French COVID hospitalisations see biggest jump since Nov 2020

COVID-19 testing centre in Saint-Hilaire-de-Loulay
·2 min read

PARIS (Reuters) -The number of people with COVID-19 in French hospitals rose by 888 to 25,775, the health ministry said on Monday, the biggest one-day increase since early November 2020 - before the start of the country's vaccination campaign.

The last time the number of COVID patients was over 25,000 was on Dec. 17, 2020.

Health ministry data on Monday also showed that the number of people with COVID-19 in intensive care units rose by 61 to 3,913, after being flat to stable for four days.

France's Institut Pasteur said last week that it expected to see a peak of new Omicron variant coronavirus infections in mid-January, followed by a peak in hospital admissions in the second half of January.

On Sunday, the ministry reported more than 278,000 new infections, which was a decline of 6% against a week earlier and the first week-on-week fall this year.

On Sunday, the seven-day moving average of new infections fell to 294,452, after setting a record high of just over 297,000 on Saturday. That was the first fall time since mid-November, when new infections averaged around 10,000 per day.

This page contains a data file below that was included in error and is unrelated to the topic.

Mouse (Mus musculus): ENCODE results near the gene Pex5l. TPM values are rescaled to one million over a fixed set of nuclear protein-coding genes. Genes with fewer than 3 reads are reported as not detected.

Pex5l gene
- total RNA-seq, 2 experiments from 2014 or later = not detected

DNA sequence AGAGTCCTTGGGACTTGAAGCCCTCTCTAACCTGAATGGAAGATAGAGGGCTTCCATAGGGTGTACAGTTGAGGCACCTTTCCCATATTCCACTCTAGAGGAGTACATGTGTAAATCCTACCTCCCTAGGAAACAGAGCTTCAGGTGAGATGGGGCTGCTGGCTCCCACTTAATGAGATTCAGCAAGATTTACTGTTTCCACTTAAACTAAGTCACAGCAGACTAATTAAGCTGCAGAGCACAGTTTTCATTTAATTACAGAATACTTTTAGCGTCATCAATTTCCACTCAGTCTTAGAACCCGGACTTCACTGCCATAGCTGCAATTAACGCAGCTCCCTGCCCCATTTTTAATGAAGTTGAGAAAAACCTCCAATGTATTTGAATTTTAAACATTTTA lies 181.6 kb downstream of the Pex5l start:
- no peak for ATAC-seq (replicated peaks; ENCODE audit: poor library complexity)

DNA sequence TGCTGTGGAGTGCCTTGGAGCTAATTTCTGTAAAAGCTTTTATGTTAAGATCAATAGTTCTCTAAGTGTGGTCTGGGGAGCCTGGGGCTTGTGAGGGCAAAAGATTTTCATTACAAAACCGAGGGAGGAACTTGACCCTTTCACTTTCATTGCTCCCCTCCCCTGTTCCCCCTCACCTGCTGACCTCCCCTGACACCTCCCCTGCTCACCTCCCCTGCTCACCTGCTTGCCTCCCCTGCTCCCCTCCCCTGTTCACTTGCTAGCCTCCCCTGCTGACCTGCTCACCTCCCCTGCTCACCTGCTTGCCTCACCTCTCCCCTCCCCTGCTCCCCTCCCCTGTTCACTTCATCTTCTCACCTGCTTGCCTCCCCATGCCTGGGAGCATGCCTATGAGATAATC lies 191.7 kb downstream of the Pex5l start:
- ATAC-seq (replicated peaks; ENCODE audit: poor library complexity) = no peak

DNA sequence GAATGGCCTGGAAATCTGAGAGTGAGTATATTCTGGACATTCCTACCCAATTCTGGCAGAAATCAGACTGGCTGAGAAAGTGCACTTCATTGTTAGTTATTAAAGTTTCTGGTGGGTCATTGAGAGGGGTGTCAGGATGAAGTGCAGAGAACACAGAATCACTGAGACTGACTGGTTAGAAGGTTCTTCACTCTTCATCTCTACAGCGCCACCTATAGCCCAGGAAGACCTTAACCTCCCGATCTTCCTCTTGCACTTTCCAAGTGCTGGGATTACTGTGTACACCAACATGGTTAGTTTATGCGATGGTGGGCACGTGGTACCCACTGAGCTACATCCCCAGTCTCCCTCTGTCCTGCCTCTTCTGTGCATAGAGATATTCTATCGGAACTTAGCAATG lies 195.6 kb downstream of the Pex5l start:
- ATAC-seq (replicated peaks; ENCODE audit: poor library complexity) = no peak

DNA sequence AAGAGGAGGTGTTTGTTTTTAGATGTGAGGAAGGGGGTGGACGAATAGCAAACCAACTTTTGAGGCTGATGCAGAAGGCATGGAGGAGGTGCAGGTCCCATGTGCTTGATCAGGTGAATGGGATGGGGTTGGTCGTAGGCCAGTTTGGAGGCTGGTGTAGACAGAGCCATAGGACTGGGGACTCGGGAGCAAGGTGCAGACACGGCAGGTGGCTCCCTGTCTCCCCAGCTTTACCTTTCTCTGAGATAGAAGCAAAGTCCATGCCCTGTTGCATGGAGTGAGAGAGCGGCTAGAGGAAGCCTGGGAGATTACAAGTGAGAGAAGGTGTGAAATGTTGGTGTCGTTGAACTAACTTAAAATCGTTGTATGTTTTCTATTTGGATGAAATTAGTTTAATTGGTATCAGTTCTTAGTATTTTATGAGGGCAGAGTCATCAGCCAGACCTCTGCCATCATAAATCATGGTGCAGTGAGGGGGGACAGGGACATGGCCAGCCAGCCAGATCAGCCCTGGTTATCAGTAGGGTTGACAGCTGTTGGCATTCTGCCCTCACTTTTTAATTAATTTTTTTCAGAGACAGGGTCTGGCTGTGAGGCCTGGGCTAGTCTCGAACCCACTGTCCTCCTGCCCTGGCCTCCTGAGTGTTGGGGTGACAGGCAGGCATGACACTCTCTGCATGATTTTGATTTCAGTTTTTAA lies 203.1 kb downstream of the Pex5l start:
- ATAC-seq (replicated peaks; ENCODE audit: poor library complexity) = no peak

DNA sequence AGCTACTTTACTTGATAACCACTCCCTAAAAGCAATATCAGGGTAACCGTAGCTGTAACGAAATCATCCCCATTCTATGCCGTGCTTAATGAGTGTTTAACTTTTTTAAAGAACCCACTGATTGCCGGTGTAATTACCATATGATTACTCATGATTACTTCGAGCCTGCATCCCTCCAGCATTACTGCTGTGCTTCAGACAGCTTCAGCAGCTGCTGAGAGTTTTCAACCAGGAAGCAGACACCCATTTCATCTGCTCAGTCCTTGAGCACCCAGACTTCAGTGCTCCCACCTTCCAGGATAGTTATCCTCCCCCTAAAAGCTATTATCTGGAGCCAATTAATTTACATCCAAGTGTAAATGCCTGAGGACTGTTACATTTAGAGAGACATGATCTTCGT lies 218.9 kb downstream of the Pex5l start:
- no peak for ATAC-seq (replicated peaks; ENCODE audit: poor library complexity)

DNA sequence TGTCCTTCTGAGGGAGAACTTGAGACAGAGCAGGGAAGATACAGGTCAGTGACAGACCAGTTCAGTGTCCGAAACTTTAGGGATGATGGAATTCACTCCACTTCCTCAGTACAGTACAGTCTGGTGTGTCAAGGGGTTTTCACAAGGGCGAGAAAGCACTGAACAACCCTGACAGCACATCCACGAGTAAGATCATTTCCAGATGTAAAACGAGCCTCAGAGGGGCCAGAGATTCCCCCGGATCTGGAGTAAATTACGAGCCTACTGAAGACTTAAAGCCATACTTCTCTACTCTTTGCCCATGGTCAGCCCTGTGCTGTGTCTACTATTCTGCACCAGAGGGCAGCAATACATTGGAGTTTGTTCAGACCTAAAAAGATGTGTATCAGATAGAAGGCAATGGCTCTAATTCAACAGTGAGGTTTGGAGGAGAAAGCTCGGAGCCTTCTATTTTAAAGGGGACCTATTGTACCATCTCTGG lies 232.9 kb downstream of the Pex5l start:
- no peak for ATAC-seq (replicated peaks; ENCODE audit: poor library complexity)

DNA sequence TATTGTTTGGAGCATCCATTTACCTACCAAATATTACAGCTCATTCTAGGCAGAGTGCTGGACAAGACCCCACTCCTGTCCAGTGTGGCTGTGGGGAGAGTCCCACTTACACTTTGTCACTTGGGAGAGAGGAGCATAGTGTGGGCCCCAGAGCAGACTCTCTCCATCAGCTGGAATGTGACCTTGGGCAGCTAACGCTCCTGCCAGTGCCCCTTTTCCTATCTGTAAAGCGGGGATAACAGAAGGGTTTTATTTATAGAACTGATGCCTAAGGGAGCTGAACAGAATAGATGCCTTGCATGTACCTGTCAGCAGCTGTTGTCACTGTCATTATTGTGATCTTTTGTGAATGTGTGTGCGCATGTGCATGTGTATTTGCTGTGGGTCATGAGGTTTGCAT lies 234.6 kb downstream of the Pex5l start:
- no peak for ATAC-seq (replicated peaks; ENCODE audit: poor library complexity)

On Monday, the ministry reported 102,144 new cases and the seven-day average again rose slightly to 295,631. It also reported 296 new deaths, taking the total to 127,263.

Parliament gave final approval on Sunday to the government's latest measures to tackle COVID-19, including a vaccine pass contested by anti-vaccine protesters.

The new law, which had a rough ride through parliament with opposition parties finding some of its provisions too strict, will require people to show a certificate of vaccination to enter public places like restaurants, cafes, cinemas and long-distance trains.

Currently, unvaccinated people can enter such places with the results of a recent negative COVID-19 test. Nearly 78% of the population is fully vaccinated, according to the Health Ministry.

(Reporting by Geert De ClercqEditing by Mark Heinrich)

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